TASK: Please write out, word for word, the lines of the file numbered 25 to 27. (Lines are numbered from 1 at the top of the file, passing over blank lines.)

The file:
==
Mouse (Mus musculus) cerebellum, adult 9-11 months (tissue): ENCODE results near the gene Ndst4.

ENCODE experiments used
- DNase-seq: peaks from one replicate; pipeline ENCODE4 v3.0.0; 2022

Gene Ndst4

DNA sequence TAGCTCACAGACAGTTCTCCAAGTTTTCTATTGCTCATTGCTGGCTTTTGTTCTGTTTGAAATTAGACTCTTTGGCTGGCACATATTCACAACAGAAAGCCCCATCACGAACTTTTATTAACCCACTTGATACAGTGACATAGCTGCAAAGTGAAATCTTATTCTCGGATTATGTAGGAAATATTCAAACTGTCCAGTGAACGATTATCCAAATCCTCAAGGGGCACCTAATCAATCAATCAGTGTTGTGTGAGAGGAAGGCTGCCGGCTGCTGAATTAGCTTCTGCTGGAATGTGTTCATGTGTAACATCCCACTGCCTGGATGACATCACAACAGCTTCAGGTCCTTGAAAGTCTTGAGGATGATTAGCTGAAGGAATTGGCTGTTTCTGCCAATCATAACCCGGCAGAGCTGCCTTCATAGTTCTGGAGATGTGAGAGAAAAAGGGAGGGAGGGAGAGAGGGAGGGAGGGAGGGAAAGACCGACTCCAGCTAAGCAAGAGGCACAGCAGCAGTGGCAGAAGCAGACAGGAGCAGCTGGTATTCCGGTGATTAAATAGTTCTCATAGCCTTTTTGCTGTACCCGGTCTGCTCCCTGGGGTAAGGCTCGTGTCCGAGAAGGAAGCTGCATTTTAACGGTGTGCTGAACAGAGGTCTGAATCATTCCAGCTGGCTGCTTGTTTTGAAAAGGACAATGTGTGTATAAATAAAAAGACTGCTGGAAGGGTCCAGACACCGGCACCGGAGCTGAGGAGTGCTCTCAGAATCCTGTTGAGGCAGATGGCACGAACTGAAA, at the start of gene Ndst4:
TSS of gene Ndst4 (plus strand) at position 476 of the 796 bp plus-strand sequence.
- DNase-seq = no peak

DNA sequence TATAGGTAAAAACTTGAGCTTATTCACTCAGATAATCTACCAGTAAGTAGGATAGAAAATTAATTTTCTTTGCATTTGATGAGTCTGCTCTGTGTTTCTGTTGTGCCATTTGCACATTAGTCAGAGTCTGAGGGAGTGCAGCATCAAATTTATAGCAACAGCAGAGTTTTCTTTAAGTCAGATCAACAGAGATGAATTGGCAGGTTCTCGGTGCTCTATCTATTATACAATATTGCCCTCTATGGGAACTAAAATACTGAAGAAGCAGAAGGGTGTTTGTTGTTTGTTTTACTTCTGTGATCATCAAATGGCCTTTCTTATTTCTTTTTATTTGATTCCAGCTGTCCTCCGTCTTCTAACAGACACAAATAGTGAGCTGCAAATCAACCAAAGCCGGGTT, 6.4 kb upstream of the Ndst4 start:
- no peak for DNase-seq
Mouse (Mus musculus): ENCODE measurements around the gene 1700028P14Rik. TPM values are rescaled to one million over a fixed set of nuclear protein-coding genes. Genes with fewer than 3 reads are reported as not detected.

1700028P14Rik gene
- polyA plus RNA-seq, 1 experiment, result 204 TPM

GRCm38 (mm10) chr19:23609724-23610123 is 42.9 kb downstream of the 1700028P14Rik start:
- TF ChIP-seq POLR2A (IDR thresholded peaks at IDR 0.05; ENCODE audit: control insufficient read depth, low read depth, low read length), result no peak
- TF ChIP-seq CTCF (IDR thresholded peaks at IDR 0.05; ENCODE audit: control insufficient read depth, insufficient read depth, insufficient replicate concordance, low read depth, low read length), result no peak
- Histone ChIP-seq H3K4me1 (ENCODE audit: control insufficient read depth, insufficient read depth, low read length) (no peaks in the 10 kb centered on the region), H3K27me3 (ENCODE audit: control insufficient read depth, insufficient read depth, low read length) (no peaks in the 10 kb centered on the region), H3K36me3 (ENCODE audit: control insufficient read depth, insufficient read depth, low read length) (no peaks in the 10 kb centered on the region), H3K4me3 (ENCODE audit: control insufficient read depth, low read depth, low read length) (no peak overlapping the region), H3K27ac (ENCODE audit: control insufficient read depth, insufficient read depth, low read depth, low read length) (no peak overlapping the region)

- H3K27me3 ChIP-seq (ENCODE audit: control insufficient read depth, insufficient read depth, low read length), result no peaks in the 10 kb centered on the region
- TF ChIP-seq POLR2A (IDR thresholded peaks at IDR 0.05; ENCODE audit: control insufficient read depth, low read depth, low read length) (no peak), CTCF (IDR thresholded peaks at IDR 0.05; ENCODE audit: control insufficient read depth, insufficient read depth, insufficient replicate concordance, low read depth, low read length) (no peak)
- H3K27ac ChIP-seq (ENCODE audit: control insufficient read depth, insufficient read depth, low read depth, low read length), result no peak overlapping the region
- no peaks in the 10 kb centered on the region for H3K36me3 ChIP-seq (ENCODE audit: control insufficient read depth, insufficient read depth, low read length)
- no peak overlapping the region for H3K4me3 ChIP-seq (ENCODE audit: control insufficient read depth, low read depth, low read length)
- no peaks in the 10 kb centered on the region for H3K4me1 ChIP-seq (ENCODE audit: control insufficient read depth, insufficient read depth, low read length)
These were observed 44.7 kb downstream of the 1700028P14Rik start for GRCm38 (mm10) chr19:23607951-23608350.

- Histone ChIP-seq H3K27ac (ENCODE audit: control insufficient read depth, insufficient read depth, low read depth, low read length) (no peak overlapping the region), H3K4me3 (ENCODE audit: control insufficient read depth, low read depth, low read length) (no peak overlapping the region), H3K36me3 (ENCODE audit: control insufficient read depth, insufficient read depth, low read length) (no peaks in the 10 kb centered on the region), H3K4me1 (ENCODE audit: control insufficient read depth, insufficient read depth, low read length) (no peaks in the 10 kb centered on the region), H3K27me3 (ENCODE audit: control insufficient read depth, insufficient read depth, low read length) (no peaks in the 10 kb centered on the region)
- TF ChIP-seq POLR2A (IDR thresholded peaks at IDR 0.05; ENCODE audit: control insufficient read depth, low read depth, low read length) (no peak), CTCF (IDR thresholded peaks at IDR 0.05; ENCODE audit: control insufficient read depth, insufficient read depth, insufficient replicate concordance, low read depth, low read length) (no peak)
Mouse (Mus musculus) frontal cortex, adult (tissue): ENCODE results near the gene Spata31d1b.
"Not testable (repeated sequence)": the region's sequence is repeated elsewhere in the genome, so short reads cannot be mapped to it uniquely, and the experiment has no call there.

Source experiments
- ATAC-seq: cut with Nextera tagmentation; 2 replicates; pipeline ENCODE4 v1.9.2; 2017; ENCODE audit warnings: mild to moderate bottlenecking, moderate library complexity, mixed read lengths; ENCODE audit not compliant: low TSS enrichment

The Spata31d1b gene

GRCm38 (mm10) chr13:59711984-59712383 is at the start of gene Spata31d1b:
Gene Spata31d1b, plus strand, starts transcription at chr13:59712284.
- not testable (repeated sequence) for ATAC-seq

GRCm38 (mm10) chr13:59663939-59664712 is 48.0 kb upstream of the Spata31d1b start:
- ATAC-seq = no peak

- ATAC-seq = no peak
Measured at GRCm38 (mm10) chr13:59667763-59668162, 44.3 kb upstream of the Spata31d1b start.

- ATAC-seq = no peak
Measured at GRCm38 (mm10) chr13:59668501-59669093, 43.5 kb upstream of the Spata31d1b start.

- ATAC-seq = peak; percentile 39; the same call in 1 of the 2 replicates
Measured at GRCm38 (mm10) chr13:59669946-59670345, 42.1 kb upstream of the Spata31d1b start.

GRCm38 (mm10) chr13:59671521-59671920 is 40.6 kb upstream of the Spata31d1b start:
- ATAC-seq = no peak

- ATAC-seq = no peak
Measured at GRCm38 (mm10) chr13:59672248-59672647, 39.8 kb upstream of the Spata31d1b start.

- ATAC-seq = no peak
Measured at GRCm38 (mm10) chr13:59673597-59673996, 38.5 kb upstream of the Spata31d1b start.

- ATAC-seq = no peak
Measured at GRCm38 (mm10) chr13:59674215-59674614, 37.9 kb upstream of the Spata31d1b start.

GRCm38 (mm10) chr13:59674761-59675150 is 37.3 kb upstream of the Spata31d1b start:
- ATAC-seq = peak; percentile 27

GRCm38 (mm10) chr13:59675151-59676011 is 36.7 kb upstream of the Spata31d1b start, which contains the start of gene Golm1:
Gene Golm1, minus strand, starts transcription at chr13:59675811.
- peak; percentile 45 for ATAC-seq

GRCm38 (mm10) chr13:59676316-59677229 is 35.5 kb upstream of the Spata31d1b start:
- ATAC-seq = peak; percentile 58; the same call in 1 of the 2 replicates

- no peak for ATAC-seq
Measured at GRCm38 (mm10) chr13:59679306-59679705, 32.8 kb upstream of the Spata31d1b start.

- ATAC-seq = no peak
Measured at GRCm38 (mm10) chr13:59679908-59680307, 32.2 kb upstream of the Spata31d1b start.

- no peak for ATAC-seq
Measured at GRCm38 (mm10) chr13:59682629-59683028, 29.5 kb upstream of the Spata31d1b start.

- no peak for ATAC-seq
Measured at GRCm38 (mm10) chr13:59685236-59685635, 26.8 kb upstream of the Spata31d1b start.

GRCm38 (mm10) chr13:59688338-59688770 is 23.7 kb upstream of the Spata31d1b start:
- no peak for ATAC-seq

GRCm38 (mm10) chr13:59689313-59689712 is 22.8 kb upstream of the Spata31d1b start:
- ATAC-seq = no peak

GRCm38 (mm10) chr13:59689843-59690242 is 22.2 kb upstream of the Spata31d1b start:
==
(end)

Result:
- TF ChIP-seq POLR2A (IDR thresholded peaks at IDR 0.05; ENCODE audit: control insufficient read depth, low read depth, low read length) (no peak), CTCF (IDR thresholded peaks at IDR 0.05; ENCODE audit: control insufficient read depth, insufficient read depth, insufficient replicate concordance, low read depth, low read length) (no peak)
Mouse (Mus musculus) frontal cortex, adult (tissue): ENCODE results near the gene Spata31d1b.
"Not testable (repeated sequence)": the region's sequence is repeated elsewhere in the genome, so short reads cannot be mapped to it uniquely, and the experiment has no call there.